- The Tragic Figure of Oedipus Rex      Sophocles is perhaps one of the greatest tragedians ever. Sophocles said that a man should never consider himself fortunate unless he can look back on his life and remember that life without pain. For Oedipus Rex, looking back is impossible to do without pain. This pain stems from his prideful life. Oedipus is aware that he alone is responsible for his actions. Oedipus freely chooses to pursue and accept his own life's destruction. Even though fate victimizes Oedipus, he is a tragic figure since his own heroic qualities, his loyalty to Thebes, and his fidelity to the truth ruin him....   [tags: Oedipus the King Oedipus Rex]

Research Papers
932 words (2.7 pages)

Essay on tragoed Oedipus the King (Oedipus Rex) and Greek Tragedy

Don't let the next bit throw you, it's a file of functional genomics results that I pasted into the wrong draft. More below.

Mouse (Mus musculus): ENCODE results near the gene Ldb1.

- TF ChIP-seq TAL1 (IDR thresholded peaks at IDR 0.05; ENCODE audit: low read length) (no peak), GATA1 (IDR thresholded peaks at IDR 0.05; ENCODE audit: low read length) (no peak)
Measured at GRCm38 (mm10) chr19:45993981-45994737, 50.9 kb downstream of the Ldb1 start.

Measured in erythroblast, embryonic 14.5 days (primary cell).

- Oedipus Rex as a Great Greek Tragedy     The reader is told in Aristotle's Poetics that tragedy "arouses the emotions of pity and fear, wonder and awe" (The Poetics 10). To Aristotle, the best type of tragedy involves reversal of a situation, recognition from a character, and suffering. The plot has to be complex, and a normal person should fall from prosperity to misfortune due to some type of mistake. Oedipus Rex, by Sophocles, is a great example of a Greek tragedy. Its main plot is Oedipus' goal to find out his true identity, the result being his downfall by finding out he has married his own mother and killed his father....   [tags: Oedipus the King Oedipus Rex]

Research Papers
1016 words (2.9 pages)

Essay about Oedipus as Scapegoat in Oedipus the King